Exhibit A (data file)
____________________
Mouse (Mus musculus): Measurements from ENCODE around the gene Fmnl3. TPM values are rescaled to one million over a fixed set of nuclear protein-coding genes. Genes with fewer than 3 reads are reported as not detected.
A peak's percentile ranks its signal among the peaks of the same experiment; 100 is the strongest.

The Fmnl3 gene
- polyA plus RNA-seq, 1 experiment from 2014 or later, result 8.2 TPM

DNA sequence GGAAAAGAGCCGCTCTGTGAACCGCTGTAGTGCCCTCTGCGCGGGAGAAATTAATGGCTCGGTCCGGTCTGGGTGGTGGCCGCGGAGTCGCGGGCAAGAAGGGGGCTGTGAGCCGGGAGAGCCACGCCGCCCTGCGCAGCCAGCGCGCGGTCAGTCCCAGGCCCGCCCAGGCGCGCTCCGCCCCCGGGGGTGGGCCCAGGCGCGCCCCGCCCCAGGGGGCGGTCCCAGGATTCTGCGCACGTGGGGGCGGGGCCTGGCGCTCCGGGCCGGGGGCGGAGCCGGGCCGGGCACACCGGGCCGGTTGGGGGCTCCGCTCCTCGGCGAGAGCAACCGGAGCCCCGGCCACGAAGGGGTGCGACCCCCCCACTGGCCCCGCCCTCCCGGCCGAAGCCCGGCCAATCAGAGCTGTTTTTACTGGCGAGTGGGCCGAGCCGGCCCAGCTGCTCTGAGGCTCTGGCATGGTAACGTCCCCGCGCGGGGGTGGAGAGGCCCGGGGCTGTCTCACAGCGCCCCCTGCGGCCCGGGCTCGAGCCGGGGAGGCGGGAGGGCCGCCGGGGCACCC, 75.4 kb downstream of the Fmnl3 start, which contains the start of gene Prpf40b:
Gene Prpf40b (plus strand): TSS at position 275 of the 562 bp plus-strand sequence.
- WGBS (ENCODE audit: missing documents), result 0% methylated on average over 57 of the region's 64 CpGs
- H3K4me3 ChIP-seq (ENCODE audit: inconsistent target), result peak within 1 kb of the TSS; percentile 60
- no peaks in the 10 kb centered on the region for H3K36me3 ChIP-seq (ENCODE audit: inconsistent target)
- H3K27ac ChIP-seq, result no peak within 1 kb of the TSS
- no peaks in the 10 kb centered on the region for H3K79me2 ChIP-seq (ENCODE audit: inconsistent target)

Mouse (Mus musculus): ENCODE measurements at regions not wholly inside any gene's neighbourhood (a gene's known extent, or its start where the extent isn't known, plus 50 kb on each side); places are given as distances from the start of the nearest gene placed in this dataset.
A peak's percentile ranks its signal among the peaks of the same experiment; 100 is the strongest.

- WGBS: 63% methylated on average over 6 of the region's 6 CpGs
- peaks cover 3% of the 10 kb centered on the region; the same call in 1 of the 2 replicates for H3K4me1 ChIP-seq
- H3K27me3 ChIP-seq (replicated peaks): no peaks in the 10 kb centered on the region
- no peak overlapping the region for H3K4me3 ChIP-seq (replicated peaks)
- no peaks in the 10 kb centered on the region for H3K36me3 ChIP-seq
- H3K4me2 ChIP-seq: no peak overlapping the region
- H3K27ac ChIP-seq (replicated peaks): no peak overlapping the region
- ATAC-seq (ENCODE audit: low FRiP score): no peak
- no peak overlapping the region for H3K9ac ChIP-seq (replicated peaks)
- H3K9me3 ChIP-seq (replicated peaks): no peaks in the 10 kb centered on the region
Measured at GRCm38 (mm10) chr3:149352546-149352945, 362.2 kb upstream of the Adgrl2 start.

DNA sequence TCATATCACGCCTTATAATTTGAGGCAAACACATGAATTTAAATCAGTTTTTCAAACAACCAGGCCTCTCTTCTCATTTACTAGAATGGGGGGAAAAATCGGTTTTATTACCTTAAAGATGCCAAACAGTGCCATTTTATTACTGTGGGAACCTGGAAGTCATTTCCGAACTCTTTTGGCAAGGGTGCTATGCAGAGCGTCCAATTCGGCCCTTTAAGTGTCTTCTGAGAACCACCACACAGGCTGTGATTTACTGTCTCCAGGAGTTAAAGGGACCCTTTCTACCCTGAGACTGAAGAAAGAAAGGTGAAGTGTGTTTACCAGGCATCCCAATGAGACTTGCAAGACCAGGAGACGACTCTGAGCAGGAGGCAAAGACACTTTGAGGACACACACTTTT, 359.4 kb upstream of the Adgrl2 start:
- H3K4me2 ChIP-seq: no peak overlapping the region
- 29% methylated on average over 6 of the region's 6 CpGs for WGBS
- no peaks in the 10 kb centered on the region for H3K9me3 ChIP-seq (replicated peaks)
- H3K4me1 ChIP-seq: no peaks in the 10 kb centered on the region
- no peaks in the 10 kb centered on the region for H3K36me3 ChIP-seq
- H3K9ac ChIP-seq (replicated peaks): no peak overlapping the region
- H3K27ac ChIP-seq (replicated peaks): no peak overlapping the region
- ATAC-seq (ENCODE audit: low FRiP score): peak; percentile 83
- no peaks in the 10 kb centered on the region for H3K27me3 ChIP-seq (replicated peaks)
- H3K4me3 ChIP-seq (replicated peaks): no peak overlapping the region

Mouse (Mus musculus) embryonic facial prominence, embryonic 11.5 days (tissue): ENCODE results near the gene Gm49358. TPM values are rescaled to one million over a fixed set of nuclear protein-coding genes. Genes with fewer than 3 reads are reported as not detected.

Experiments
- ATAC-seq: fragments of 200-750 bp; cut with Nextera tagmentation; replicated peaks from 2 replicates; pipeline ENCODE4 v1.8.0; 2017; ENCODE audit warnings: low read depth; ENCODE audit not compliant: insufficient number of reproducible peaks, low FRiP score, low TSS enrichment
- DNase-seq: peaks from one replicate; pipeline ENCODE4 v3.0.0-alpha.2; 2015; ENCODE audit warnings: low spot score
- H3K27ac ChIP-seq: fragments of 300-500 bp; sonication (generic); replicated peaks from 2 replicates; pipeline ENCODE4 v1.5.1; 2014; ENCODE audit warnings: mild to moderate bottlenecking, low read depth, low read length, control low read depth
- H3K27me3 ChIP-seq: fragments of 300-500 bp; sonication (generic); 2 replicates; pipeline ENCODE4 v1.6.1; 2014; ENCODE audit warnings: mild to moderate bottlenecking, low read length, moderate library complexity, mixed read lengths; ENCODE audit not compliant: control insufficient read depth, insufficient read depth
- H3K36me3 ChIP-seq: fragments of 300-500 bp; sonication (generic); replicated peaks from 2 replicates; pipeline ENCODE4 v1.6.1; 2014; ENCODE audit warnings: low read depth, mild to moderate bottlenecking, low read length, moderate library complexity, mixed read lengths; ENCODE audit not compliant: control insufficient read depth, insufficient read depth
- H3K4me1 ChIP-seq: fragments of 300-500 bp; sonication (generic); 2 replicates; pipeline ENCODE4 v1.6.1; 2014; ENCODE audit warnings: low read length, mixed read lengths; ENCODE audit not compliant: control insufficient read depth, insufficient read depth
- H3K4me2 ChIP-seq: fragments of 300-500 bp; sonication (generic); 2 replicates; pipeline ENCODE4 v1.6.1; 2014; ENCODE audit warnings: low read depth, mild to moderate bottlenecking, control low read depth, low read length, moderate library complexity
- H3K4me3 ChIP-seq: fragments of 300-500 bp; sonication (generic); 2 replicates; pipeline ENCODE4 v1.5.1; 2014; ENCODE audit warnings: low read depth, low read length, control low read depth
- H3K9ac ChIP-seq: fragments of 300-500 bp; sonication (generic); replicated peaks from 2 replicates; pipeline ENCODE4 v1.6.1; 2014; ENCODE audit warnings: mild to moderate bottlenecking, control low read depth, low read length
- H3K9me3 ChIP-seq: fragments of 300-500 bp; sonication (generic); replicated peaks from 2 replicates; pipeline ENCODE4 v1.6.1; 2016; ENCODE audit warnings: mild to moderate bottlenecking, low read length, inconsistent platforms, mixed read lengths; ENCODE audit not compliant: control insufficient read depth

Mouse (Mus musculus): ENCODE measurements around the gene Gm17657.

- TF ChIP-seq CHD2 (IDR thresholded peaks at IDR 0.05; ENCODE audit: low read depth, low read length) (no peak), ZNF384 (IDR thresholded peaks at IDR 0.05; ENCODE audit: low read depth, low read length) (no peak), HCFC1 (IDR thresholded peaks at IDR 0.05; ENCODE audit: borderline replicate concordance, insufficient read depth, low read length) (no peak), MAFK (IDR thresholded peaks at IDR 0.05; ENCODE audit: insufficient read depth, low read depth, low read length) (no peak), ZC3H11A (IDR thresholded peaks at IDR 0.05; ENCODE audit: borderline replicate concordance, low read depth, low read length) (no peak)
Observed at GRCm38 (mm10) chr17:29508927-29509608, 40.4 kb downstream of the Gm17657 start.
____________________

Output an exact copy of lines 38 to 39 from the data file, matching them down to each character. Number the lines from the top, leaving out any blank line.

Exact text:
- ATAC-seq: fragments of 200-750 bp; cut with Nextera tagmentation; replicated peaks from 2 replicates; pipeline ENCODE4 v1.8.0; 2017; ENCODE audit warnings: low read depth; ENCODE audit not compliant: insufficient number of reproducible peaks, low FRiP score, low TSS enrichment
- DNase-seq: peaks from one replicate; pipeline ENCODE4 v3.0.0-alpha.2; 2015; ENCODE audit warnings: low spot score